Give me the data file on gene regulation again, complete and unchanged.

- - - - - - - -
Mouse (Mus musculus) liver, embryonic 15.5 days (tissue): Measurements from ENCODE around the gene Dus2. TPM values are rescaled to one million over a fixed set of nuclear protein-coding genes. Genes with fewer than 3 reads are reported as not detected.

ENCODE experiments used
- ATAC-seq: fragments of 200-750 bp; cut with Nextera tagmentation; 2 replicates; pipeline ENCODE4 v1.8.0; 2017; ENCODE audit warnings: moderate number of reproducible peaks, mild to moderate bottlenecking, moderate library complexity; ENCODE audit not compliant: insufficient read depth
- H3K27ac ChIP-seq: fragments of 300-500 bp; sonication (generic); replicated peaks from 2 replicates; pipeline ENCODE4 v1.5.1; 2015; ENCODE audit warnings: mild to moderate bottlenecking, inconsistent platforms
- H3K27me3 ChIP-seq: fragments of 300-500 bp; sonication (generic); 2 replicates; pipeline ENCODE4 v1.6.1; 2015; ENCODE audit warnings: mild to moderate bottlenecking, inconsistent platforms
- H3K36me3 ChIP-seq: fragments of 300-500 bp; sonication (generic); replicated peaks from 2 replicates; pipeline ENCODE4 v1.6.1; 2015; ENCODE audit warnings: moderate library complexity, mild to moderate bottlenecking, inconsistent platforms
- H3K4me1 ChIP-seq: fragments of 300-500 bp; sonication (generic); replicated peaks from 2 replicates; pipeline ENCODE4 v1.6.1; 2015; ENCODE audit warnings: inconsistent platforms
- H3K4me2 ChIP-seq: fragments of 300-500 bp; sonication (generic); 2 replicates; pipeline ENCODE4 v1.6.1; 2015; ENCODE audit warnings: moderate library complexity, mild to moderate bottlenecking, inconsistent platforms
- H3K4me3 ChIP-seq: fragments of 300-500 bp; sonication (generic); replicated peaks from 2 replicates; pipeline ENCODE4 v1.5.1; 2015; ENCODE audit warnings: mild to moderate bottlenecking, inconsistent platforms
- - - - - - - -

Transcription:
Mouse (Mus musculus) liver, embryonic 15.5 days (tissue): Measurements from ENCODE around the gene Dus2. TPM values are rescaled to one million over a fixed set of nuclear protein-coding genes. Genes with fewer than 3 reads are reported as not detected.

ENCODE experiments used
- ATAC-seq: fragments of 200-750 bp; cut with Nextera tagmentation; 2 replicates; pipeline ENCODE4 v1.8.0; 2017; ENCODE audit warnings: moderate number of reproducible peaks, mild to moderate bottlenecking, moderate library complexity; ENCODE audit not compliant: insufficient read depth
- H3K27ac ChIP-seq: fragments of 300-500 bp; sonication (generic); replicated peaks from 2 replicates; pipeline ENCODE4 v1.5.1; 2015; ENCODE audit warnings: mild to moderate bottlenecking, inconsistent platforms
- H3K27me3 ChIP-seq: fragments of 300-500 bp; sonication (generic); 2 replicates; pipeline ENCODE4 v1.6.1; 2015; ENCODE audit warnings: mild to moderate bottlenecking, inconsistent platforms
- H3K36me3 ChIP-seq: fragments of 300-500 bp; sonication (generic); replicated peaks from 2 replicates; pipeline ENCODE4 v1.6.1; 2015; ENCODE audit warnings: moderate library complexity, mild to moderate bottlenecking, inconsistent platforms
- H3K4me1 ChIP-seq: fragments of 300-500 bp; sonication (generic); replicated peaks from 2 replicates; pipeline ENCODE4 v1.6.1; 2015; ENCODE audit warnings: inconsistent platforms
- H3K4me2 ChIP-seq: fragments of 300-500 bp; sonication (generic); 2 replicates; pipeline ENCODE4 v1.6.1; 2015; ENCODE audit warnings: moderate library complexity, mild to moderate bottlenecking, inconsistent platforms
- H3K4me3 ChIP-seq: fragments of 300-500 bp; sonication (generic); replicated peaks from 2 replicates; pipeline ENCODE4 v1.5.1; 2015; ENCODE audit warnings: mild to moderate bottlenecking, inconsistent platforms